3rd Culture Kid

The Beginning of Being a 3rd Culture Kid.
1960 Mom and Me in London

I was such a little thing when I went to England with my Mother to live. My step-father was in the Airforce and was stationed 1 hour outside London. Mom always dressed so nice. We were exhausted after a day of walking across Hyde Park. She was very pretty. Lovely blond hair and she kept her self so well and me too as you see. I was a bit of a mess. But mother had every hair in place and her makeup was always perfect. She taught me to spend the whole day getting ready for a party at night. Nails, hair, clothes.

There is a sadness in her face. She had Bi Polar and lost her beloved Mother when she was 18 and a new mother with me.
At 2 she went into a deppression and manic state from her grief. Leaving me with my Grandparents. And later being taken to the State Hospital for a year. When she remarried my step father and I was 6 years old she wanted to take me with her. It took 4 years of court battles to get custody of me. Another leaving those I loved happened.

This photo was about 9 months after I came to live with her. I remember England being such a shock. Mini dress girls on bikes, foggy weather. Men in tight pants with gold strips in them. And most of all a very strange Santa Claus! (Father Christmas) And yet I got the most amazing education. Visiting great Manor houses and art museums. Experiencing a new culture and learning history on the land we came from. We lived in a little house in Ipswich a Tudor town. The house was fully furnished with English Country style. A little old lady rented it too us. Feather Beds and coal stoves. The milk man, bread man, flower man came to the door. And little English children sang on your doorstep at Christmas to get large English penny's to give to the poor. Chintz curtains and mothers smooth romantic Frank Sinatra music crooning out of her record player. Beautiful English Gardens with fountains and Gnomes in people personal yards. And finally a real Welsh teacher who made us learn poetry and paint. He was so sever and yet I got an amazing education out of him...the Head Master!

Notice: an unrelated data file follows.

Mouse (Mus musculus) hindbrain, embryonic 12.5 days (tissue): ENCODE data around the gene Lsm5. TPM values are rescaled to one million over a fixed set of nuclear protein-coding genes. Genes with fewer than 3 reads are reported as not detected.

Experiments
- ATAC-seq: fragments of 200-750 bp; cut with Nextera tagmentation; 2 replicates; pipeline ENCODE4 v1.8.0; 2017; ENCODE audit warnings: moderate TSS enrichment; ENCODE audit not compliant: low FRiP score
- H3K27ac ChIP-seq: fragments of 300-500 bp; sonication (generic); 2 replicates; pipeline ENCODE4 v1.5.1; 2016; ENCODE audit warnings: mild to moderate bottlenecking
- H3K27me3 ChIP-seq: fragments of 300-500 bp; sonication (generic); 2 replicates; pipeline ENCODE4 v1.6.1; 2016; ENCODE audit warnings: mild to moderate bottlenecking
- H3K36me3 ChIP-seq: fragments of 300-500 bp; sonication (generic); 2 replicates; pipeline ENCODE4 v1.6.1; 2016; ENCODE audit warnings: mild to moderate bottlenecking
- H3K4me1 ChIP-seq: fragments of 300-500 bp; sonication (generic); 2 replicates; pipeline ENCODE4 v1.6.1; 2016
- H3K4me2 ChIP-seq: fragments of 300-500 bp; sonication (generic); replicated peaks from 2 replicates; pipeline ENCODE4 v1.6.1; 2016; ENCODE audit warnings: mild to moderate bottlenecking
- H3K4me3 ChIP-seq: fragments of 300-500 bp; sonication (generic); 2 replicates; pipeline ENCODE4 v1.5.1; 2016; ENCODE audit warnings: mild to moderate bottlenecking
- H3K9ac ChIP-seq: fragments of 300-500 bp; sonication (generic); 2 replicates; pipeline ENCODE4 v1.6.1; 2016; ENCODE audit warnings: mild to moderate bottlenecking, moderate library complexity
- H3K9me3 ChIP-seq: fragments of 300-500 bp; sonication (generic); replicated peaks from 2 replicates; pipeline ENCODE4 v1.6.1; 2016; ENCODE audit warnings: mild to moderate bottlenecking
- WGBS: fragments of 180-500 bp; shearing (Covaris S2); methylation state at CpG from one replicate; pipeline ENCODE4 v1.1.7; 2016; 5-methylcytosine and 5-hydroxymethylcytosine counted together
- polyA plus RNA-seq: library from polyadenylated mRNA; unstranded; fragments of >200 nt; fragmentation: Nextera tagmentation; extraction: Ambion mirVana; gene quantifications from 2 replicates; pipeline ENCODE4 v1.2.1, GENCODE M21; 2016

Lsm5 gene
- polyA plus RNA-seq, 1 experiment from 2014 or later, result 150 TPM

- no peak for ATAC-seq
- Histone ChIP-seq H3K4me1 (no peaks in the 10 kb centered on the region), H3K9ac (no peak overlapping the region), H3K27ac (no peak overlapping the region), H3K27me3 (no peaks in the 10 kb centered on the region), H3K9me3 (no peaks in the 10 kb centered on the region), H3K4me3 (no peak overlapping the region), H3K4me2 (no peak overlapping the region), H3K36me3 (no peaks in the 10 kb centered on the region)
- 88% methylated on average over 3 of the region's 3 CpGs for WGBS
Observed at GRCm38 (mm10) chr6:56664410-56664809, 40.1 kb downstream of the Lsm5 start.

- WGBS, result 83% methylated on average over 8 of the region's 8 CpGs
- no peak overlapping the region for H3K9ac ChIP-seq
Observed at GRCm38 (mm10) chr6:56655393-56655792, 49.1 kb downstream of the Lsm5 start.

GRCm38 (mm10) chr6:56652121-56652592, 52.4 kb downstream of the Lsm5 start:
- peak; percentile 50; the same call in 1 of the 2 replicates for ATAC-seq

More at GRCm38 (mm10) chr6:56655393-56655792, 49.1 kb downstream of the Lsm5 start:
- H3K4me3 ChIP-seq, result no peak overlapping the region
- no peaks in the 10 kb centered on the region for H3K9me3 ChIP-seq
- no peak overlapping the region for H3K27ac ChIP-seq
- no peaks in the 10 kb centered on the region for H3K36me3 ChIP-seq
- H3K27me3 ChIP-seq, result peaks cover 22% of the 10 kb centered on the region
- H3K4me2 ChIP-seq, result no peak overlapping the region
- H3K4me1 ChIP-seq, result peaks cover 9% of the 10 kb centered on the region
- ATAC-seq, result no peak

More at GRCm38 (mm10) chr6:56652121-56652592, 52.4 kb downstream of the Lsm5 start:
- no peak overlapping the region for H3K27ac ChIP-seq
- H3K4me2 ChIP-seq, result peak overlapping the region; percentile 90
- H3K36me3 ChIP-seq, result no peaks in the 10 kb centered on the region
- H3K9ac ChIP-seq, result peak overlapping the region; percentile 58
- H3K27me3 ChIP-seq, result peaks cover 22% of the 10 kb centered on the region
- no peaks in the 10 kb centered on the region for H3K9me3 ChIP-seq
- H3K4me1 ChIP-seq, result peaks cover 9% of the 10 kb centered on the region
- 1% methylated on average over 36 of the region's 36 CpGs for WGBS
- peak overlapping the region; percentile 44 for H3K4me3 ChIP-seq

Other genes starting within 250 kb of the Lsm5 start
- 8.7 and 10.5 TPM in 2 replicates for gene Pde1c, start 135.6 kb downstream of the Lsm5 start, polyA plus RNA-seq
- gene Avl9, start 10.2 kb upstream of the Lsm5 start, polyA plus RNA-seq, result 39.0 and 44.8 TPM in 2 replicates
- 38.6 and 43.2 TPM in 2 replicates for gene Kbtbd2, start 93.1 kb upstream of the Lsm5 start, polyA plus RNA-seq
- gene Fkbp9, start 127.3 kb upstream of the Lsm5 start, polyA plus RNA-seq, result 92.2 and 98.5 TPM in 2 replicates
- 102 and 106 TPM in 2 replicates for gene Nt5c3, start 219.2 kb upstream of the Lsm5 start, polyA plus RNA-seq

England caused my little artist heart to sing...all the BEAUTY!
Mother and I in 1962. Mom had made for herself the most beautiful wool suits and dresses. She had sweaters knitted for us out of English wool. I loved my shoes. The Mods called the very pointed shoes Periwinkles. I had a white leather coat too. I was heading in the Mod fashion way. The rockers wore black leather. I was a real piece of work when I arrived in Cocoa Beach Florida in 1964 a Surfer town with ratted hair, a pink mohair bushy sweater and my pointed shoes and white leather jacket. They couldn't wait to get rid of my hairspray, give me straight bands and all one length hair..no layers. It was hard moving about showing up out of fashion where every I went. Learning a new culture. But I got to go to Dances where young men in bands played music just like the Beatles and could have been famous for all I knew because it was just the start of the movement.

1960's England Mods and Rockers

Whilst Mods were part of the 60s fashion revolution, Rockers were left out of it. Their liking for the purity of 50s style Rock music and a rebellious look from a decade ago meant they were outcasts.

Mods and Rockers did not get on. Rockers thought Mods were effeminate, stuck-up or snobbish. It was a common jibe that they "couldn't tell the birds from the blokes". Mods thought Rockers were old-fashioned, dirty, greasy and uncouth. However, there was not an all out war between the two tribes.


Wow! Look at that hair! (My mom made me get the pixie cut - I did not love it at the time!) It's interesting that in the picture where you are younger you can see so much more of YOU, especially in the eyes.
Dayna Collins said…
I loved reading of your time in England and seeing photos of you and your Mom (or would it be Mum?).

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